Once more kuzushi, ma’ai and marui are at the heart of this technique. The metsubushi strike combined with the forward pressure driven through tori’s arm and up into uke’s shoulder and the turning at the waist, are examples of taking kuzushi. The turning over of uke’s wrist and arm after turning from the waist is an example of marui. In this incidence the marui is small not large. By keeping the circular movement small uke has less chance of regaining posture. If the circular movement is too big and tori takes uke’s arm over their head, then balance could be restored. Finally by placing uke face down onto the mat and maintaining one knee in their ribs this creates the optimal ma’ai as if tori is too far away from uke, uke could potentially roll out of the wrist lock when it is applied - good ma’ai needs to be maintained in order for the wrist lock to be applied successfully. 

In the tachi waza version the same principles and movement are applied again. The movements are almost identical while standing until the end of the technique. Uke grabs and strikes as in suware waza, and tori counter strikes with the metsubushi and takes kuzushi as before too. Once tori has taken uke’s arm and turned it over so that uke is bent over facing the floor, tori uses their own hip as an obstruction, knocking uke onto the ground while stepping out to stretch their arm away from the body. After stretching uke out, tori tenkans and then turning uke’s wrist, stands on it while straightening up poised to strike if necessary. Just as in the suware waza the marui movement here is small. If the movement is too large as tori takes uke’s arm over, uke could resist and regain posture. Here ma’ai is incredibly important; if tori steps out too far and tenkans too widely then their own balance is affected and control is lost over the technique.

When these Aiki principles are used together and correctly the technique will be applied successfully and full control over uke will be maintained throughout each movement. Aiki is paramount to the martial effectiveness of all Aiki-Jujutsu and Aikido techniques.


  1. Interesting post. You do describe what you mean very well for it is hard to describe such things and get across your concept.

  2. Thank you, it was difficult. I tried finding the relevant dentokan kata videos from youtube but I couldn't find them through blogger; I know they're on youtube and dentokanhombu's website.

    I've been doing some more research and the aiki of hakko ryu based jujutsu forms differs from that of aikido. I'm trying to learn how the principles are applied to aiki-jujutsu. There is less blending with uke's energy and more pain compliance through small joint locks and pressure points. Nevertheless, the aim is still to be able to achieve the technique without strength and involves being centred from the hara.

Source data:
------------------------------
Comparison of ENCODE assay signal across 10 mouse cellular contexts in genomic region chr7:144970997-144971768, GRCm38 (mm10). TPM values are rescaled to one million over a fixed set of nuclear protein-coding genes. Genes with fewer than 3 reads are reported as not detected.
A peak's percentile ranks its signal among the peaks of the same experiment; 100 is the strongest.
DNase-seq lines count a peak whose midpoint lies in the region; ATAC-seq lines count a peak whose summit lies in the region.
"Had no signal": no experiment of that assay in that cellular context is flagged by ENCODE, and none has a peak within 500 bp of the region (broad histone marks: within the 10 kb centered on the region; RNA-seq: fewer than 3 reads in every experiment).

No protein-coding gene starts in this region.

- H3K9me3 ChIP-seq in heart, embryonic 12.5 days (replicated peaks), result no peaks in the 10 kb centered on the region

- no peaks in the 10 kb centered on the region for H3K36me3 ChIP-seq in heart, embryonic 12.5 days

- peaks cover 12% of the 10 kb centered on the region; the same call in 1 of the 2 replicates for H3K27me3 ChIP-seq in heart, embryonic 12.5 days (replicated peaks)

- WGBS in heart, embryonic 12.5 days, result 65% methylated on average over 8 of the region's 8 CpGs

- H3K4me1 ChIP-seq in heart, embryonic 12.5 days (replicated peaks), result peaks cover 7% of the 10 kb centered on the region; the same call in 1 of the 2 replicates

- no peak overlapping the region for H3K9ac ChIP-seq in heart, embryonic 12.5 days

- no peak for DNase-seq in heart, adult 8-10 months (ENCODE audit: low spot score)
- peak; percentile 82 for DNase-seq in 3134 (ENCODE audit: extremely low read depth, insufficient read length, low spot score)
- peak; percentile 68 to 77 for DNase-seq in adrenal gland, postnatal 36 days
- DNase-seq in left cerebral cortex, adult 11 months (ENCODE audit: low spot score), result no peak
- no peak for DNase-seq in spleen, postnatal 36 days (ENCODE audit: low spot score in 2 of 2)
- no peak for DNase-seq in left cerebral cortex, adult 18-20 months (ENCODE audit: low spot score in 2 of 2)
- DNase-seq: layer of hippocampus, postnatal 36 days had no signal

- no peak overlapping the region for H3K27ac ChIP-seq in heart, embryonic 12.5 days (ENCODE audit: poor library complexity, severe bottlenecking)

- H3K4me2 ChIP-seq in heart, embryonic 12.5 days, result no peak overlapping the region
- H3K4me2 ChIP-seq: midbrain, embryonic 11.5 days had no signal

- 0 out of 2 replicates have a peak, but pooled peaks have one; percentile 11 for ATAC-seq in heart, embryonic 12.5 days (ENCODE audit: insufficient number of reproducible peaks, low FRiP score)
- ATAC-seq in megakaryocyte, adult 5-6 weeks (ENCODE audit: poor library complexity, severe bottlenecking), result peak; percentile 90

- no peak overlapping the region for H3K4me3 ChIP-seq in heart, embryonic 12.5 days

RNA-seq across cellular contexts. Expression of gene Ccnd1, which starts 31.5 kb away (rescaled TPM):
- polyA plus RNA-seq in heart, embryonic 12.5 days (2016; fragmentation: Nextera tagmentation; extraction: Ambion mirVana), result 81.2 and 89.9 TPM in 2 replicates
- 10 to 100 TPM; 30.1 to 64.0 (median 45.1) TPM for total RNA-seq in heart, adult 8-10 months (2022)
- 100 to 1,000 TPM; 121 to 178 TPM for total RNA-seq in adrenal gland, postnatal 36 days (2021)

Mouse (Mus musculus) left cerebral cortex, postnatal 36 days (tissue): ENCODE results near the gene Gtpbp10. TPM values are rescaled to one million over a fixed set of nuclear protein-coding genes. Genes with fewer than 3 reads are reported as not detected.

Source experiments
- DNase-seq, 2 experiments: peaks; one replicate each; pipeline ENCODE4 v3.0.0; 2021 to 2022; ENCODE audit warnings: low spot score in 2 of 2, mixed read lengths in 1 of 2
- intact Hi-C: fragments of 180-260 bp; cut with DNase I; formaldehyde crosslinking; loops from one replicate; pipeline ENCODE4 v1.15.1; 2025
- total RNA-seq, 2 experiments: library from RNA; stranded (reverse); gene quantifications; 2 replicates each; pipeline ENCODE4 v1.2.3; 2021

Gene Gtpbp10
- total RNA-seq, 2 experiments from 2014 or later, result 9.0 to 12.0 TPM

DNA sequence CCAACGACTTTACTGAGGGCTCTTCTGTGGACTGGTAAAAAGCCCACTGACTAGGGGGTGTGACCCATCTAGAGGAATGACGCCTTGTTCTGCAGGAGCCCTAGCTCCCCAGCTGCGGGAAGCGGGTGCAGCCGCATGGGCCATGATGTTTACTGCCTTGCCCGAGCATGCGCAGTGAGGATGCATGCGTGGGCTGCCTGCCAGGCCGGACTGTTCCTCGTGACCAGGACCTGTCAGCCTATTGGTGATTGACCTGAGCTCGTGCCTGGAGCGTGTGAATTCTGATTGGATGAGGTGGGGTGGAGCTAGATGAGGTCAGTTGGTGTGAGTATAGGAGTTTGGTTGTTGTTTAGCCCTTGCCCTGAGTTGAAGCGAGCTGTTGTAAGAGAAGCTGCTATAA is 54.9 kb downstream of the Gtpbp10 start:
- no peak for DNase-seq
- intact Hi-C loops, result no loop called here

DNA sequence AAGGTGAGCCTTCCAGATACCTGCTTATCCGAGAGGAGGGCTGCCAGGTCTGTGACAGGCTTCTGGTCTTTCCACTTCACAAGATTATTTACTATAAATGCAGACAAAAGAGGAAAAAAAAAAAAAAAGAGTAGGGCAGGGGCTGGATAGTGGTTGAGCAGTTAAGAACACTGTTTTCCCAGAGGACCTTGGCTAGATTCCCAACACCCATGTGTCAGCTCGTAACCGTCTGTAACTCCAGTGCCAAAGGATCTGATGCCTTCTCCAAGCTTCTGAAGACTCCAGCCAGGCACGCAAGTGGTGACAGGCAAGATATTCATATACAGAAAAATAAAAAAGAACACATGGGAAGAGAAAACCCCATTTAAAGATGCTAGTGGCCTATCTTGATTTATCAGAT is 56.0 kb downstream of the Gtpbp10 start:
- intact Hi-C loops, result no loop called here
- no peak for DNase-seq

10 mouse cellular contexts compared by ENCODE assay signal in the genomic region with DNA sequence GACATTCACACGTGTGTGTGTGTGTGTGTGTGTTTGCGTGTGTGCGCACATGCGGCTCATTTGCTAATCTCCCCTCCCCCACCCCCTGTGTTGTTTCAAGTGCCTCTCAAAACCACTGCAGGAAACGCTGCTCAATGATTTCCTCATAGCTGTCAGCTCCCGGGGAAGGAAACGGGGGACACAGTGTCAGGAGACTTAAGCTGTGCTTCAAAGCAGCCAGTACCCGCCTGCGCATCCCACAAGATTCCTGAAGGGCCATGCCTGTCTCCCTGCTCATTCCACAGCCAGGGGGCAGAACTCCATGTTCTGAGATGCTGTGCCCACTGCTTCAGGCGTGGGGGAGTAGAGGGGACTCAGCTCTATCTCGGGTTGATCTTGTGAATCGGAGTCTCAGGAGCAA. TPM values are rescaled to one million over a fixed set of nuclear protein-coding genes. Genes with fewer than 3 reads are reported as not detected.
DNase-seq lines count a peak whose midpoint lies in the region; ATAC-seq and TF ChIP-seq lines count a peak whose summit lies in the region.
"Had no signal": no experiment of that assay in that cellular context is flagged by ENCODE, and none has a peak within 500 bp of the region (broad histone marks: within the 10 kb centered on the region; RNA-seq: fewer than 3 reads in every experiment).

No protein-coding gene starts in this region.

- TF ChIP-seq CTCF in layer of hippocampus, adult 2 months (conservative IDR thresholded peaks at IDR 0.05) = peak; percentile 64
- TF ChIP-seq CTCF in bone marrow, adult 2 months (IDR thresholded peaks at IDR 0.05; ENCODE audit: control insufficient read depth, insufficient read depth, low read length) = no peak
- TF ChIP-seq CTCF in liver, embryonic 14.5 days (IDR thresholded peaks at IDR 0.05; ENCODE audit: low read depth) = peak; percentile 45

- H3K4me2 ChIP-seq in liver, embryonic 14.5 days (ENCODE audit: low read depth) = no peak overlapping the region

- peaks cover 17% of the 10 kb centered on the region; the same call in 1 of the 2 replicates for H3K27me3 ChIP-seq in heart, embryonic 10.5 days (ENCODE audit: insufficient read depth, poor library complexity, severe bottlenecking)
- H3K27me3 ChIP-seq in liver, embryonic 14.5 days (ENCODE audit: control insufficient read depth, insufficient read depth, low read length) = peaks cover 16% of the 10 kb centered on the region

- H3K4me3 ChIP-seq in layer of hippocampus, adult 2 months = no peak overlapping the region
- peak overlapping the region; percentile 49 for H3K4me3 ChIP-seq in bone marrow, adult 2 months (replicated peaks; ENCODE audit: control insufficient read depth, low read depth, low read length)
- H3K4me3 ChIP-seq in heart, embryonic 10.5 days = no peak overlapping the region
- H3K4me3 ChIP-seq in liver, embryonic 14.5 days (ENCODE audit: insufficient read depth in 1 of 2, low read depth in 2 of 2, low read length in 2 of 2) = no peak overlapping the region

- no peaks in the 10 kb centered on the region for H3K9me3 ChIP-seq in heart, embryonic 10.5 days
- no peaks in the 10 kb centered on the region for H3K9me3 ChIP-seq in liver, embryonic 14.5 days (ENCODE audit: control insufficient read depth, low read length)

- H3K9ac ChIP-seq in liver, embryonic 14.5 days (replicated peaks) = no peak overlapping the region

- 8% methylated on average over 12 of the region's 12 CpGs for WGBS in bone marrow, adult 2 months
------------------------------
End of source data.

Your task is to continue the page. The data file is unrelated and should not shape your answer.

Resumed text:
3. Yes, it's good to look via principles and then be able to see the differences as well as the similarities both.

    The suwari waza I do involves movement no different really to that from standing so you have to learn to tenkan and taisabaki from knees. The suwariwaza you describe I can see clearly by your description is a version but for me more a version of what I call kokyu dosa. Although mine is more to do with energy harmonization and leading. All fascinating stuff.

    It's all good. G.

  4. This comment has been removed by the author.

  5. yes suware waza in aikijujutsu is different to aikido. It comes down to kihon waza. Kihon waza in aikijujutsu is more static than Aikido, which places more emphasis on harmonization of energy or ki. This is something I like about Aikido, in manys the counter striking of Aikido is more pre-emptive than aikijujutsu. Aikijujutsu kihon waza is about how to neutralize your opponent's attack not harmonize. This is where there is a slight divergence between Aikido's blending and aikijujutsu's yielding. Yielding is at the heart of Jujutsu's philosophy but it doesn't necessarily mean to blend but to attack where your opponent is weakest i.e small joint locks and pressure points. Kamae and Kuzushi however, are essential to both arts.

  6. Aha, hence the 'ju'. I see. Thanks for that.


  7. I saved the videos from the dentokanhombu website and uploaded them into the blog, so hopefully my analysis of the movements and the explanation of the principles will make more sense now.